WCSO arrest Winchester fugitive

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The Warren County Sheriff’s Office (WCSO) executed 2 search warrants resulting in the arrest of Winchester resident Eric Anthony Capps.

While in Warren County Capps was found to be in possession of a stolen firearm.

A subsequent search reveled over $1600 worth of methamphetamine, approximately $2000 in cash and drug paraphernalia.

Capps is currently held without bond in the Rappahannock Shenandoah Warren regional jail.

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PCSO make an animal cruelty arrest

Animal Control Deputies from the Page County Sheriff’s Office (PCSO) took control of multiple animals kept in poor conditions.

Tabitha Price of Shenandoah Virginia has been charged with 51 counts of animal cruelty.

The charges include 47 counts of undernourishment and 47 counts of failing to prevent dehydration.

Price is schedule to appear in Page County General District Court August 26.

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FCSO accepting applications for youth camp

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The Frederick County Sheriff’s Office (FCSO) is accepting applications for their free youth camp.

The program is for 6-8 graders in the 2021-22 school year.

The camp is held at Cedar Creek Christian Camp August 4 from 7 a.m. to 7 p.m..

The supervised camp provides a learning experience for boys and girls.

You must submit an application by July 15.

Call Michelle Ritter for more information and an application at (540) 504-6576.

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Front Royal Police warn of a scam using their number

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The Front Royal Police department’s main number (540) 635-2111 is being used in a scam.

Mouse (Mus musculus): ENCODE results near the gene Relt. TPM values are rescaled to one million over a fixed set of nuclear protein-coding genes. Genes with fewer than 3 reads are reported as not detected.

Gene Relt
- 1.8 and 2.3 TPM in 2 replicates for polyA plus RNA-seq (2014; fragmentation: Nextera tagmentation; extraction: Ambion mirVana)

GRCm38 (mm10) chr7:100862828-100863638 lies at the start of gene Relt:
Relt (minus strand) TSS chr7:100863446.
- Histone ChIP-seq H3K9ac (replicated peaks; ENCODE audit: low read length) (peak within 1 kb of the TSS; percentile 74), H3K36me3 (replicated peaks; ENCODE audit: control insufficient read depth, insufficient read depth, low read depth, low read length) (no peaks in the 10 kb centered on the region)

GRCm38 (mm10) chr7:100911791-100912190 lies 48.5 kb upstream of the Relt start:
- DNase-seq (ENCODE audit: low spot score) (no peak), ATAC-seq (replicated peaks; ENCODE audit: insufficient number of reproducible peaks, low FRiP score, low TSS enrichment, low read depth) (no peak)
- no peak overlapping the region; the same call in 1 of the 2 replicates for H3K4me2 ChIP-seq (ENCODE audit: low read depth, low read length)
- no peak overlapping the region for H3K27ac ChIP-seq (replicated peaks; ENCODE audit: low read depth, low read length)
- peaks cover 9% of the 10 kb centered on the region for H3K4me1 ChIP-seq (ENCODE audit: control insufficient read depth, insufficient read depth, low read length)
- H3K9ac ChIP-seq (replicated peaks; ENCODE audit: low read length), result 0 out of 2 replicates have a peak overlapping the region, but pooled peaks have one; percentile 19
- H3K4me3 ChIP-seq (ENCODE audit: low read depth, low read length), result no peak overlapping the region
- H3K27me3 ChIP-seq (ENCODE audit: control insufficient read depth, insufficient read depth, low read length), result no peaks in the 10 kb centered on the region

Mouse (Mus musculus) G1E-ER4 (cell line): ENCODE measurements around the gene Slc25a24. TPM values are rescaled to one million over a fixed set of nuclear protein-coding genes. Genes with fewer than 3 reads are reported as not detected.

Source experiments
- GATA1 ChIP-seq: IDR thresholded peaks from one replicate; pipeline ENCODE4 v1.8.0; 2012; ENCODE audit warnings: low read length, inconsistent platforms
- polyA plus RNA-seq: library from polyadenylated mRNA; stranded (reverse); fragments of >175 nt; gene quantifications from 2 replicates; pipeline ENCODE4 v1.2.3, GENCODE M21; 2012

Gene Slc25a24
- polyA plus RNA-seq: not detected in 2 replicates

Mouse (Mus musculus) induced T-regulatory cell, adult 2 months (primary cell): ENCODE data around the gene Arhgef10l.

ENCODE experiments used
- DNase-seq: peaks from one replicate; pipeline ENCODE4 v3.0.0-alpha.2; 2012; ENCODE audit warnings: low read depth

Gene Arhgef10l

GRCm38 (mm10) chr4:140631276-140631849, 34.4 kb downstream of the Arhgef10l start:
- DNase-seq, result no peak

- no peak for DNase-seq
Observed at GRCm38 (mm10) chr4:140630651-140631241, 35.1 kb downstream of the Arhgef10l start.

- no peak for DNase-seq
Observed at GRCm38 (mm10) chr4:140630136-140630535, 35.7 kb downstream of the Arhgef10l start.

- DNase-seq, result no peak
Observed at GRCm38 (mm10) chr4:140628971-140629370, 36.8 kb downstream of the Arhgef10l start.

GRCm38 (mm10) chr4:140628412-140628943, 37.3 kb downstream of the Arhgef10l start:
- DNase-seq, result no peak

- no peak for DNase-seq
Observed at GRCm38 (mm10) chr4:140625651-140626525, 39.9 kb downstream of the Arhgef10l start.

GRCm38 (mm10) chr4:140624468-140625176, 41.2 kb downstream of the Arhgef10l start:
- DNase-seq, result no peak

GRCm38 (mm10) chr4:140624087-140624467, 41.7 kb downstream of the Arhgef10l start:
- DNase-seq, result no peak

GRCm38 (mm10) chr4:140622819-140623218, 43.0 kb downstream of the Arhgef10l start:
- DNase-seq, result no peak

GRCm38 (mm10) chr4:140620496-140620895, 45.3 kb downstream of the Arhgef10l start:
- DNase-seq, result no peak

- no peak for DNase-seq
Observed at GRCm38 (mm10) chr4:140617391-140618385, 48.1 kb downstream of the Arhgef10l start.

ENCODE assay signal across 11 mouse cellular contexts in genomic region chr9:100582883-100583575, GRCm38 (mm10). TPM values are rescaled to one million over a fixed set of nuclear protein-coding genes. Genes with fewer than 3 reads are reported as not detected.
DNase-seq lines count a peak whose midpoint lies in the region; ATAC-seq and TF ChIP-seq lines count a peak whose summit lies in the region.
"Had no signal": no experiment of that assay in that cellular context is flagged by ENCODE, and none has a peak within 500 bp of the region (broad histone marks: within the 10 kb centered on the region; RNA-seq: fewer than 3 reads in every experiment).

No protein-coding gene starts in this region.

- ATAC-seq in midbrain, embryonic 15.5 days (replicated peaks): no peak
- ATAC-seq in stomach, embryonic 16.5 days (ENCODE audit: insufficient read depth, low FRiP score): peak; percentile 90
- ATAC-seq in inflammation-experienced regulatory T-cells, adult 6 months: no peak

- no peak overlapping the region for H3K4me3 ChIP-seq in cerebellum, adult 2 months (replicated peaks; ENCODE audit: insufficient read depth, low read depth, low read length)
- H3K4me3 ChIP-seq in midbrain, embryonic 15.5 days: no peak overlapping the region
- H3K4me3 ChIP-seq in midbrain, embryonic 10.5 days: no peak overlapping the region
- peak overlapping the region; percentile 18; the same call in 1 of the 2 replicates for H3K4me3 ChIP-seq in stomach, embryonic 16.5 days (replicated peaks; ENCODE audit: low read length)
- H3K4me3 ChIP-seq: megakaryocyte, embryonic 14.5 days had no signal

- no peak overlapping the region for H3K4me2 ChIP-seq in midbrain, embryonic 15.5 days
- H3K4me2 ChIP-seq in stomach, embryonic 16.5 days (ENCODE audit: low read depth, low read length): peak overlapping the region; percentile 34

If you receive a call with that number and someone clams to work for Social Security or DEA demanding money or personal information.

Always know that this is always a scam.

There is no government agency or organization that would be calling you demanding money or personal information over the phone.

It is advised to just hang up and disregard any of these attempts to extort money form you.

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Waggin’ for Dragons is back Aug. 7

One of the region’s biggest fundraisers is set for Aug. 7 benefiting the United Way, Chamber of Commerce and Humane Society of Front Royal Warren County .

Waggin’ for Dragons is a boat race along the Shenandoah River with teams of 20 members.

This is a great opportunity for team building for businesses, churches, families and friends but prepping is essential.

There are also opportunities for sponsorship as well as volunteering.

You can find out more about Waggin’ for Dragons at hswcevents.org/wagginfordragons or by calling (540) 635-4734.

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HRLS celebrates 20 years of Bowman Library

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Handley Regional Library System (HRLS) will celebrate the 20 anniversary of the Mary Jane and James L. Bowman Library.

The Library opened  July 16, 2001 with an anniversary celebration next Sat. Jul. 17.

The celebration includes a chance for visitors to join in a musical jam so bring an instrument or just enjoy an old time music session.